Conquering Financial Anxiety (feat. Ellevest!)

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In 2019, I had the pleasure of working with a client who’s a financial therapist. She uses psychology to help bread-winning women say f**k it to patriarchal viewpoints and financial anxiety.

I learned a lot from working with her, and it really made me examine my own relationship with money. For example, I have a lot of bad money habits stemming from my anxiety, as I’m sure we all do:

  • I get too caught up in the “what ifs?” to plan for my financial future by saving; instead, I just worry about it and hope it will all work out.
  • Looking at my bank statements makes me anxious, so I’m often too scared to check my account for errors.
  • I’ve even maxed out my credit cards because I thought buying something would be the “magic solution” for my anxiety. (I’m looking at you, $150 yoga pass I used twice.)

Thankfully, I also learned some ways I could reduce that financial anxiety by reading her blog and watching her videos. Combined with the research I did for this article, I’ve come a long way in the past year when it comes to understanding my money and conquering financial anxiety.

By no means have I cured my financial anxiety, but I have learned a tip or two that I think will help you get to a better place when it comes to your money! Here’s some of my best advice when it comes to reducing financial anxiety, and what you can do to better plan for your financial future….

What is Financial Anxiety?

Financial anxiety: 85% of Americans have it to some degree. But that doesn’t say much about what it is…. or why we should care about it enough to read an entire blog post about it!

About 2/3 of Americans report that money is their largest source of stress — enough so that therapists have coined the colloquial term “money anxiety disorder” to explain the phenomenon.

According to credit reporting company Experian, the following symptoms might be signs that you suffer from financial anxiety:

  • Overspending. You get stuck in a vicious cycle of being anxious about money, enjoying the release of a shopping spree and digging yourself into a deep hole of guilt (and potentially debt).
  • Hoarding. You’re so afraid of what could happen that you’re excessively frugal, to the point where you might have storage unit full of stuff you “might” need someday.
  • Dishonesty. Are you covering up your credit card bills, hiding an account from your spouse or otherwise lying about your spending or saving habits? You might be committing something called “financial infidelity.”
  • Generalized anxiety. Sometimes, our money worries can become so overpowering that they overshadow everything else in our life. You might find yourself on edge most of the time, even about things that have nothing to do with your wallet.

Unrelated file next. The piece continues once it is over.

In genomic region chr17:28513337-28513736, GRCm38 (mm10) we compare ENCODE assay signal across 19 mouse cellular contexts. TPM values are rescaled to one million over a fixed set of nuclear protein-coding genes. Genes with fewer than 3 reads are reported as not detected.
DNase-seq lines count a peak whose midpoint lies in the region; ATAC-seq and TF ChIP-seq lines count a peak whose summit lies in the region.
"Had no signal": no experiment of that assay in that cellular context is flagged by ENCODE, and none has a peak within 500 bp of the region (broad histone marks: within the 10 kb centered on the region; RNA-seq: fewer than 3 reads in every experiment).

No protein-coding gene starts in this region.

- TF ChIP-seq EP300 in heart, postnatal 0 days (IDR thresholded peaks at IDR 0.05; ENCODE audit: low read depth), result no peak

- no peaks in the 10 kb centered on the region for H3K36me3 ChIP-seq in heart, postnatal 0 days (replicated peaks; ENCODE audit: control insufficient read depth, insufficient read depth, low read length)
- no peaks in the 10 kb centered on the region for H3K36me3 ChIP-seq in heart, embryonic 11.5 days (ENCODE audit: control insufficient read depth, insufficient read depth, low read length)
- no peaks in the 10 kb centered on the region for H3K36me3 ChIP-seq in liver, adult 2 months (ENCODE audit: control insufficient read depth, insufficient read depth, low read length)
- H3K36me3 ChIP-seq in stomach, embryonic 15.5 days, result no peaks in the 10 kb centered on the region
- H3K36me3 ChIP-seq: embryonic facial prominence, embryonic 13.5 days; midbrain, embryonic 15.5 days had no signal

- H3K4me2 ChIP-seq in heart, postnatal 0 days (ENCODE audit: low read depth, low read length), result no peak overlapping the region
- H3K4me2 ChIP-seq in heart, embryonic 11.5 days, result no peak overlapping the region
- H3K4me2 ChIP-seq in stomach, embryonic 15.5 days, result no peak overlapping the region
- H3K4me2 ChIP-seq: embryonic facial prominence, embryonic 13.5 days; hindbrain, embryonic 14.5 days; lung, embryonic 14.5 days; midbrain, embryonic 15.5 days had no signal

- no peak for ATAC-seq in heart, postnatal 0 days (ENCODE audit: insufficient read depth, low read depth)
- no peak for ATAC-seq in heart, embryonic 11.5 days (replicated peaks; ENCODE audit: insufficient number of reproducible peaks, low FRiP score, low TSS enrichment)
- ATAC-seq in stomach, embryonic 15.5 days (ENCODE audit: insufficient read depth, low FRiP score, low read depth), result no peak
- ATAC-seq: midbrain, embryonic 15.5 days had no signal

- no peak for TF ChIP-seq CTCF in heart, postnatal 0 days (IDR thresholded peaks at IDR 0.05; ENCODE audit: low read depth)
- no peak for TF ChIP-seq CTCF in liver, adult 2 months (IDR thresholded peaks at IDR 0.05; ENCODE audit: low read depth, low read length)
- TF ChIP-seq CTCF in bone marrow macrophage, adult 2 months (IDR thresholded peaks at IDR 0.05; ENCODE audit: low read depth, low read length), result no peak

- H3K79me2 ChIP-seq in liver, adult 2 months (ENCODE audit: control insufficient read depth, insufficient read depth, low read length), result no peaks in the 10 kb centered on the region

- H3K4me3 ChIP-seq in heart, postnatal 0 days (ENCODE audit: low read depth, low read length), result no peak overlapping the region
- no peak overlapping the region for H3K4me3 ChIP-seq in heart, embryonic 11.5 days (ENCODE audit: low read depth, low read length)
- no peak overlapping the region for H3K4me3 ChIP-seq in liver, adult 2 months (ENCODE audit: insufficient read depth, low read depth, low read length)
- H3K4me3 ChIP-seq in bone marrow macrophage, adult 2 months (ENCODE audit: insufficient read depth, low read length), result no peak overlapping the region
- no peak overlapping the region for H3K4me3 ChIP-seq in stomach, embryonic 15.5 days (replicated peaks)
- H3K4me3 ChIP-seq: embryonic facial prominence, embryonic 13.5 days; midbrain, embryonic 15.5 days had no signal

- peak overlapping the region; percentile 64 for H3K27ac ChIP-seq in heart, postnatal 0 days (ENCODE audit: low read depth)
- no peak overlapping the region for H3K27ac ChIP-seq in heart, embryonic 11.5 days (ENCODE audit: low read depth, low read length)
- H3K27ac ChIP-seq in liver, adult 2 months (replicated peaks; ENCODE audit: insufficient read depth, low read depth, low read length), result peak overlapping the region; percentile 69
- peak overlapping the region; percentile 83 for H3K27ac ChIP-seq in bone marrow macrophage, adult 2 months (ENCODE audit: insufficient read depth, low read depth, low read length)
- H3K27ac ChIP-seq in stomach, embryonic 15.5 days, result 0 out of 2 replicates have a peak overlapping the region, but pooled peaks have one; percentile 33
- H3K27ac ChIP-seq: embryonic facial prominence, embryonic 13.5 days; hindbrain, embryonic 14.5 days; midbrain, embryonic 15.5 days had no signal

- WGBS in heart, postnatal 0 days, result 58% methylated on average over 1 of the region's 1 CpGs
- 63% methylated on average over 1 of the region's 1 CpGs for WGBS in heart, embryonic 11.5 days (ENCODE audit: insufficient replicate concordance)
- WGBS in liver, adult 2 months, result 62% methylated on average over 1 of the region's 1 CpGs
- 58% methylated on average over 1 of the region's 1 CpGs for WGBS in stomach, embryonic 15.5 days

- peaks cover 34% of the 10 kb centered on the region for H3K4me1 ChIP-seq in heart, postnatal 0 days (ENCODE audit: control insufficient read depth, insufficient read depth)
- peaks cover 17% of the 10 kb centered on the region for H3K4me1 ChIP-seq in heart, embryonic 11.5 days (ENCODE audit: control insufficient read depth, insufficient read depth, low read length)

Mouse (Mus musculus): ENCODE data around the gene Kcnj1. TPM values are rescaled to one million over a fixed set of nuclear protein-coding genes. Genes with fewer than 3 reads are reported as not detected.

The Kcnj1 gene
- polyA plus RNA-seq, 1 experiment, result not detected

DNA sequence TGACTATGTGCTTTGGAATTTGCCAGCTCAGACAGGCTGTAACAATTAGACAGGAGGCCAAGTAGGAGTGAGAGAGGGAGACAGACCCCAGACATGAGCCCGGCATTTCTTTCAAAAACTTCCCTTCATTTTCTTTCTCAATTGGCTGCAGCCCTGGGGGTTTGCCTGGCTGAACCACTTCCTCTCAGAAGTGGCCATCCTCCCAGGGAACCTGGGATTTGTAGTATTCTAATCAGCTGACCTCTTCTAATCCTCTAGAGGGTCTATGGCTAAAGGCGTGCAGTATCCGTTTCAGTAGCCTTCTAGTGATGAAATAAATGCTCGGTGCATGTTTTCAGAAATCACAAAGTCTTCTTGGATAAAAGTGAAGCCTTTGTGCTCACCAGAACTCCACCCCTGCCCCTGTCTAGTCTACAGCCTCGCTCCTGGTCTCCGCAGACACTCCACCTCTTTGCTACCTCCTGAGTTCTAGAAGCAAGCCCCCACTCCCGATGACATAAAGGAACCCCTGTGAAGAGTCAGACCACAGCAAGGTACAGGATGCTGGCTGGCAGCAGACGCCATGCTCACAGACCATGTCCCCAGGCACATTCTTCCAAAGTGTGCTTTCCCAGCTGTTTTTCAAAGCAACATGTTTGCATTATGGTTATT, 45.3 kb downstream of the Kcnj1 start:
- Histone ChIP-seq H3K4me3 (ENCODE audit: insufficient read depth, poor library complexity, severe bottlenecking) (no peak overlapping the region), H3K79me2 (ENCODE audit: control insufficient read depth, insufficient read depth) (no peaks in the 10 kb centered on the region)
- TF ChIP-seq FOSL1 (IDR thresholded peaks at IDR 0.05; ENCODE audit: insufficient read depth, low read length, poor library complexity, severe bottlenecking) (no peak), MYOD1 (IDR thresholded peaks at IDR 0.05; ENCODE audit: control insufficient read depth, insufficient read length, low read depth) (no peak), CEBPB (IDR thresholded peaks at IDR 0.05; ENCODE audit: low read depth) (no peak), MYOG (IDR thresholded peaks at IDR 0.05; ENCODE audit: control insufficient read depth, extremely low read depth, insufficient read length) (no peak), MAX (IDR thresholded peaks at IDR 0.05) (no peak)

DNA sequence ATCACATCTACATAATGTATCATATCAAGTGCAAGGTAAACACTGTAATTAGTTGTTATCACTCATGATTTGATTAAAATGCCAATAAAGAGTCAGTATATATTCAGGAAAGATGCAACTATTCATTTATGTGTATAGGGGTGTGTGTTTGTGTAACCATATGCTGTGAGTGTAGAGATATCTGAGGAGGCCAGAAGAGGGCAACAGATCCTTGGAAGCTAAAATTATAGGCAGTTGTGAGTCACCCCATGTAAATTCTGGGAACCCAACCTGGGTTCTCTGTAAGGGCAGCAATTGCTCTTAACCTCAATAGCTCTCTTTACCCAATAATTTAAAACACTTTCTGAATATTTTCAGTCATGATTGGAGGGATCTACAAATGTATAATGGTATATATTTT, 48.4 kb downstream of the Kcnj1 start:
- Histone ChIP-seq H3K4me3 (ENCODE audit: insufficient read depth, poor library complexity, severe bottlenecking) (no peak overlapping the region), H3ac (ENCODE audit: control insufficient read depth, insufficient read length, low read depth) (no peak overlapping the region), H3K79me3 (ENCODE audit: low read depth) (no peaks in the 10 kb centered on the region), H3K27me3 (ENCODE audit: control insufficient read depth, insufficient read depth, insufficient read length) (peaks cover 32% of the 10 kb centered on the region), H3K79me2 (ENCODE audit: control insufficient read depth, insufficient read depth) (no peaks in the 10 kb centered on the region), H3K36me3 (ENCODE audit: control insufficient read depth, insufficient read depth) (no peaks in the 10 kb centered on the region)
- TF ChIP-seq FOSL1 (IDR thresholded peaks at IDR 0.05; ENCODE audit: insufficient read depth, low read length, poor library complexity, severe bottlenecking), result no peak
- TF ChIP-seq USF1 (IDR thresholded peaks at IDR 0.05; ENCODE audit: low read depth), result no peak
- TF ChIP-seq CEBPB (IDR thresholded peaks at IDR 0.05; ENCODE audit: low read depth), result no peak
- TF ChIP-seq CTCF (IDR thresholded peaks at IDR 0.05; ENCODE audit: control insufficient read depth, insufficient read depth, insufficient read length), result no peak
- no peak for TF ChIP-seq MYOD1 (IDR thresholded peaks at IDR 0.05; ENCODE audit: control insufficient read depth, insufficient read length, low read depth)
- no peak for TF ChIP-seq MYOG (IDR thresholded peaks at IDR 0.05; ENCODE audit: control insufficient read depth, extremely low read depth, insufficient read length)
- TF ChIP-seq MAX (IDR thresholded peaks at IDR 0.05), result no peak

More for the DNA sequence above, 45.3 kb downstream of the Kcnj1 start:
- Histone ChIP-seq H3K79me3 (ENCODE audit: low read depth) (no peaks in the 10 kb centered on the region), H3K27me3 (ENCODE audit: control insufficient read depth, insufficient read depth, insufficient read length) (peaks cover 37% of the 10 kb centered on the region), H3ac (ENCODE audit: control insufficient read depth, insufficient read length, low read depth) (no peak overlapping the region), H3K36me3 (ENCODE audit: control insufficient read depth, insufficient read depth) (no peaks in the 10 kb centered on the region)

Challenging Your Money Worries

So, how can you get to work challenging those money worries and getting back to being your badass self? My client Lindsay wrote a blog post where she shared an exercise from her upcoming book, The Financial Anxiety Solution, on how you can challenge your fears about money.

The exercise is based in the principles of cognitive-behavioral therapy, or CBT — a form of therapy commonly used to treat anxiety. Here’s how it works:

Step One: Choose an anxiety-inducing thought you have about money. For example, “I’m too dumb to understand investing.”

Step Two: Examine the evidence for and against your thought. This is kind of like making a pro/con list: for example, if you previously made an investing mistake, put that on the mental “con” list. If you rocked your college finance class, put that on the “pro” list.

Step Three: At the end, reexamine your original thought. Does it still make sense given the number of pros and cons against the thought? Chances are, the answer will be “no.”

Once you learn to let go of the false, limiting beliefs you hold about your relationship with finances, you’ll soon find your financial anxiety lessened enough to start making smarter decisions with your money!

Prepping for Your Worst Case Scenario (feat. Ellevest!)

As I mentioned previously, financial anxiety often fuels our bad money behaviors; it can lead to overspending, hoarding, being miserly or avoiding planning for the future. Changing our thoughts can help change our behaviors — but so can learning to change those behaviors that are part of the cycle of financial anxiety.

One thing that has helped me tremendously in learning to tackle my financial anxiety is taking control of my financial future — and by that I mean starting an investment account with Ellevest. (I’m not paid to promote Ellevest, but I love it enough that I’d definitely take a deal! #sponsorme)

Ellevest is a financial investment app by women, for women. It offers easy investment portfolios with the option to transfer money automatically every month, helping you save without thinking about it. Plus, you can opt into their Impact Portfolio, which benefits women-owned companies to help empower women around the globe.

Sign up for Ellevest by clicking here and you’ll receive $20 in credit toward your first investment!

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